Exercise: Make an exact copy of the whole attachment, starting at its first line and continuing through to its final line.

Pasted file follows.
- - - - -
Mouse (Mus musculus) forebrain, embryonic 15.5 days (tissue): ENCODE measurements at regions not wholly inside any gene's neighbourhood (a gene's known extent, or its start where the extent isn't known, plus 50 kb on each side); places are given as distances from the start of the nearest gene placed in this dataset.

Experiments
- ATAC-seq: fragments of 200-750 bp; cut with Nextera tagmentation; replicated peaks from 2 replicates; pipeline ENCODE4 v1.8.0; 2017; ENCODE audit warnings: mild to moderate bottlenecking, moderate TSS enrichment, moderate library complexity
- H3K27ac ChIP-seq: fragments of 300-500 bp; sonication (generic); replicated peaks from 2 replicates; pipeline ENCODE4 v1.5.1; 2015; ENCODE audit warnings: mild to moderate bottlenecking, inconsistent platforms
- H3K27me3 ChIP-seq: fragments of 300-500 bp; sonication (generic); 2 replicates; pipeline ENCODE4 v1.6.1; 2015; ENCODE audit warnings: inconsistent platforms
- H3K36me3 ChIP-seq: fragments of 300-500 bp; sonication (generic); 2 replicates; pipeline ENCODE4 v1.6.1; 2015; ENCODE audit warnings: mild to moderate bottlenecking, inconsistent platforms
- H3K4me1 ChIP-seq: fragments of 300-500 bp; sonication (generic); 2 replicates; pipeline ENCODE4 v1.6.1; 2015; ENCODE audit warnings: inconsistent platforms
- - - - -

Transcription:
Mouse (Mus musculus) forebrain, embryonic 15.5 days (tissue): ENCODE measurements at regions not wholly inside any gene's neighbourhood (a gene's known extent, or its start where the extent isn't known, plus 50 kb on each side); places are given as distances from the start of the nearest gene placed in this dataset.

Experiments
- ATAC-seq: fragments of 200-750 bp; cut with Nextera tagmentation; replicated peaks from 2 replicates; pipeline ENCODE4 v1.8.0; 2017; ENCODE audit warnings: mild to moderate bottlenecking, moderate TSS enrichment, moderate library complexity
- H3K27ac ChIP-seq: fragments of 300-500 bp; sonication (generic); replicated peaks from 2 replicates; pipeline ENCODE4 v1.5.1; 2015; ENCODE audit warnings: mild to moderate bottlenecking, inconsistent platforms
- H3K27me3 ChIP-seq: fragments of 300-500 bp; sonication (generic); 2 replicates; pipeline ENCODE4 v1.6.1; 2015; ENCODE audit warnings: inconsistent platforms
- H3K36me3 ChIP-seq: fragments of 300-500 bp; sonication (generic); 2 replicates; pipeline ENCODE4 v1.6.1; 2015; ENCODE audit warnings: mild to moderate bottlenecking, inconsistent platforms
- H3K4me1 ChIP-seq: fragments of 300-500 bp; sonication (generic); 2 replicates; pipeline ENCODE4 v1.6.1; 2015; ENCODE audit warnings: inconsistent platforms